Oh, yes. Into the Pentium era (I think some were auto-detecting by this time), if you wanted to install a new hard drive, you better copy down the sectors/heads/cylinder numbers written on the drive before putting it in the machine. Then configure the BIOS at start up so it would recognize the drive. Then run DOS so you could run Fdisk to partition the disk and then initialize it and assign it a fixed drive letter. Woe unto you if you were in a network environment in which networked volumes started at F: and you had a more than three hard drive devices (two hard drives and one optical drive, e.g.).

 

Blech.

 

The differences were compelling in those days, unlike now, where I often prefer to use my Windows XP laptop over using my OSX desktop machine. I can't really see an ease of use advantage in one over the other. In OSX Apple made everything just as much of a pain in the posterior as it is in Windows.

Share this post


Link to post
Share on other sites

OH JEEZ. I used to hate entering drive parameters... especially if you forgot them, especially back then. You had to call the HD company to get the parameters.

Share this post


Link to post
Share on other sites
From Trag:

Oh, yes. Into the Pentium era (I think some were auto-detecting by this time), if you wanted to install a new hard drive, you better copy down the sectors/heads/cylinder numbers written on the drive before putting it in the machine. Then configure the BIOS at start up so it would recognize the drive. Then run DOS so you could run Fdisk to partition the disk and then initialize it and assign it a fixed drive letter. Woe unto you if you were in a network environment in which networked volumes started at F: and you had a more than three hard drive devices (two hard drives and one optical drive, e.g.).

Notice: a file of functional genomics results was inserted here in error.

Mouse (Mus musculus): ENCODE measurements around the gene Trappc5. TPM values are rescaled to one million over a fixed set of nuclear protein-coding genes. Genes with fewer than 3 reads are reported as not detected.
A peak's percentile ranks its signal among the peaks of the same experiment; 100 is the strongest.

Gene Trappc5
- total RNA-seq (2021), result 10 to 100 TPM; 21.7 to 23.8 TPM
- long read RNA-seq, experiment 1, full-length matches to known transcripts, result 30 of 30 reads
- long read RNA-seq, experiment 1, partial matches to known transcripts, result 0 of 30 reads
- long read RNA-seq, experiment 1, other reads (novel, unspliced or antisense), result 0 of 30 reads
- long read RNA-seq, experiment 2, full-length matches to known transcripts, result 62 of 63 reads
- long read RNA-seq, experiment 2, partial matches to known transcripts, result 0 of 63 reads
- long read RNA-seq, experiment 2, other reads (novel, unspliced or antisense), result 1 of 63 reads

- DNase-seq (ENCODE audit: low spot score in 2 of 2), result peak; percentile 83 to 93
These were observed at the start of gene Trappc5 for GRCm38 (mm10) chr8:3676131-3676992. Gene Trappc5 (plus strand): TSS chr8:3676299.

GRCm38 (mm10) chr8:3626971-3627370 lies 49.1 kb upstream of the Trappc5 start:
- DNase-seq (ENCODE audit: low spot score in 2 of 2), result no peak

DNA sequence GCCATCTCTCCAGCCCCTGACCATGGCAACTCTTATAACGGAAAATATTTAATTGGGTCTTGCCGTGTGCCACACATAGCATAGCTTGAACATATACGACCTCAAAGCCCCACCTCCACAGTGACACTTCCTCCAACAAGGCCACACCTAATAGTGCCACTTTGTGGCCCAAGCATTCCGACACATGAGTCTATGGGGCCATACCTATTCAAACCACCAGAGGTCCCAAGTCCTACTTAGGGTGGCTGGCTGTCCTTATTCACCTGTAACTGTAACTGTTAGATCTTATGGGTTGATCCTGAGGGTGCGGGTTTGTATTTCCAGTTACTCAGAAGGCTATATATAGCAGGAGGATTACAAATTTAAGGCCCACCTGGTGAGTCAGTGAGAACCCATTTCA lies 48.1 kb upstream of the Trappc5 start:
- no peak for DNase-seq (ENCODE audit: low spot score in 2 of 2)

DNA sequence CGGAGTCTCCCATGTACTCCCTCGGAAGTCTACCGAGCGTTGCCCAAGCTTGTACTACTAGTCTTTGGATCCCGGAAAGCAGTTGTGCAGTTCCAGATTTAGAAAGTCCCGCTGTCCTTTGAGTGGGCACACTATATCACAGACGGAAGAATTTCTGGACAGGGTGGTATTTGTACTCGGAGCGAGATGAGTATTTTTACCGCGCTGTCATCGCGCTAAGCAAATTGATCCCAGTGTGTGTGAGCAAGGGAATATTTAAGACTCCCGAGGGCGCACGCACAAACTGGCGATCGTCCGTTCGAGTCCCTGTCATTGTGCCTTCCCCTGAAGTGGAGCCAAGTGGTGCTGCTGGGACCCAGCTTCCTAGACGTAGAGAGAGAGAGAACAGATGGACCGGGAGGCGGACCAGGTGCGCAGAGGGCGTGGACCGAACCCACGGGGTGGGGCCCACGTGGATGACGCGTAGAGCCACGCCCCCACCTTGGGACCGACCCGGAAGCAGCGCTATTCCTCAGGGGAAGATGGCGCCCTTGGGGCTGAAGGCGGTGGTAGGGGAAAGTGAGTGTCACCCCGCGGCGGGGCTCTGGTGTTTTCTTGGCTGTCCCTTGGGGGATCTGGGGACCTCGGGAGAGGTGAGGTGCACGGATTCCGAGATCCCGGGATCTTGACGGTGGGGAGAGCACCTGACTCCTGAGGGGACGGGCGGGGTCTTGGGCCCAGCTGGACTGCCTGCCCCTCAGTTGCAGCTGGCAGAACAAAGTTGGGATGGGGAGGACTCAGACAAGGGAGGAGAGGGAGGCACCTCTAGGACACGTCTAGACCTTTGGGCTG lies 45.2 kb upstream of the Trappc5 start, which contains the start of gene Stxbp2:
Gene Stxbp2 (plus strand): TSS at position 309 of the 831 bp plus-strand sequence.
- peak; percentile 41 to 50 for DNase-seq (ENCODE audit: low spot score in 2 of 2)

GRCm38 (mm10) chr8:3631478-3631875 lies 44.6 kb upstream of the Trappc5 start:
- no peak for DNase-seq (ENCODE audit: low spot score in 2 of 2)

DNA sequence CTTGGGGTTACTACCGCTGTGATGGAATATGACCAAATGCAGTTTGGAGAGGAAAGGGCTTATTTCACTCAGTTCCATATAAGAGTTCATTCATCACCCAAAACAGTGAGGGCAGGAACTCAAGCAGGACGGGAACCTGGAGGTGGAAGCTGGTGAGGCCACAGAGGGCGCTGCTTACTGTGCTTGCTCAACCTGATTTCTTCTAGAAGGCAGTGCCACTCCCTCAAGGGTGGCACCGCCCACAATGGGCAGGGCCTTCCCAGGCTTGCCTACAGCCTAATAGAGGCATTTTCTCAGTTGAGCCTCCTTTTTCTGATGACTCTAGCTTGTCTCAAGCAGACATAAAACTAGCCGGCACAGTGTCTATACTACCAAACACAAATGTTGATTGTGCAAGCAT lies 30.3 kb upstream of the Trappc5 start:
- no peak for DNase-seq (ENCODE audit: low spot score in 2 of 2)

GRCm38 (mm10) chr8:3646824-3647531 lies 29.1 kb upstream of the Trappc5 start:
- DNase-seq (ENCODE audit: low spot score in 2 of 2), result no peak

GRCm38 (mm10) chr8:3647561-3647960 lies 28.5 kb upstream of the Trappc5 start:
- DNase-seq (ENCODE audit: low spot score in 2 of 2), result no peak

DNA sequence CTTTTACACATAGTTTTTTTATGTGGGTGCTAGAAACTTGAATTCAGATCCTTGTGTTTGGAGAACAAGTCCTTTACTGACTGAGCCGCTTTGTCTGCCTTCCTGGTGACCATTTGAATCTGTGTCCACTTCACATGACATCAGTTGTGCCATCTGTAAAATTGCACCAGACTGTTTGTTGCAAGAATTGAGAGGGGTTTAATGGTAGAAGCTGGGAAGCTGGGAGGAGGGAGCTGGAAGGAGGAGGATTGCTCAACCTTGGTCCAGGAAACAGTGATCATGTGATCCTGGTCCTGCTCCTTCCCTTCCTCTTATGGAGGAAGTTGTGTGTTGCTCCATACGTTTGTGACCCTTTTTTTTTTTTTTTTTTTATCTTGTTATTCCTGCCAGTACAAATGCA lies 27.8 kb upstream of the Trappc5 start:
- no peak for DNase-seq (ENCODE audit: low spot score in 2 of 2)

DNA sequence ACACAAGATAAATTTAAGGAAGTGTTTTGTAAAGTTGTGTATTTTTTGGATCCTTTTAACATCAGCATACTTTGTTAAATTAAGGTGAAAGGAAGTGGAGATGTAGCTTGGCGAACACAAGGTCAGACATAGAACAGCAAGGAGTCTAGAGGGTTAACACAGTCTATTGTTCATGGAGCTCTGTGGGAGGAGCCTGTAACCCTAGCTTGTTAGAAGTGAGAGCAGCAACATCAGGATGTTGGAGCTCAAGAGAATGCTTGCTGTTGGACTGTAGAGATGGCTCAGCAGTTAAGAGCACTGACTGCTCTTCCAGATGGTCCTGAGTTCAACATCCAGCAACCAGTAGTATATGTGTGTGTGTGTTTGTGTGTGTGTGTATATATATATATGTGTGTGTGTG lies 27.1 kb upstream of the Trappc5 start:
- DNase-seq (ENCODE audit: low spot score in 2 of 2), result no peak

There was a top tip in that rant, Jeff. For lots of drives the BIOS parameters are on the label on the top side, so write them down before you install the disk. Then write them down in that exercise book that you use to record all of your installation procedures.

 

Auto hard disk detection was probably a Pentium II-era feature. You had the option of LBA (Logical Block Addressing) for automatic detection or the painful way. The two cannot be mixed and you can't reliably swap a disk between different PCs.

 

When installing a disk in a vintage PC, assigning a drive letter is and was a bad thing to do. Let the horrible device make its own horrible decisions. Then sort out the horrible software that looks for a particular drive letter.

 

Drive letter F: was a choice determined by Novell in the late 1980s. Drive F: was the NetWare logon server volume and in common NetWare usage, it was used for the home directory. Smarter people re-mapped other drive letters to the NetWare home directory so that it was possible to log on to more than one NW server. But the last letter on the line was drive E:.

 

To be fair to Novell, they made that choice (late 1980s?) when it seemed unlikely that letters A to E would be filled. I think that they changed the drive F: logon volume requirement with NetWare 4 (early/mid 1990s) but that was not a solution for people with lots of old clients. And too late.

 

Microsoft twigged the problem too. LASTDRIVE in CONFIG.SYS specified the last allowable drive letter, and in non-Novell environments LASTDRIVE was Z. I didn't spend too much time with Microsoft's server offerings before Windows 2000 so I can't comment much, but with Windows 2000 it was clear that you mapped backwards from Z.

Share this post


Link to post
Share on other sites

Actually, ISTR that auto-detection was a Pentium-1 era feature - most, if not all the Socket7 boards I've had have supported it.

Share this post


Link to post
Share on other sites

My 486 board supports auto-detection. Though it would be a little late as it came with an AM486DX4-100. I am not sure how early 486 boards started supporting auto detection.

Share this post


Link to post
Share on other sites

Create an account or sign in to comment

You need to be a member in order to leave a comment

Create an account

Sign up for a new account in our community. It's easy!

Register a new account

Sign in

Already have an account? Sign in here.

Sign In Now

×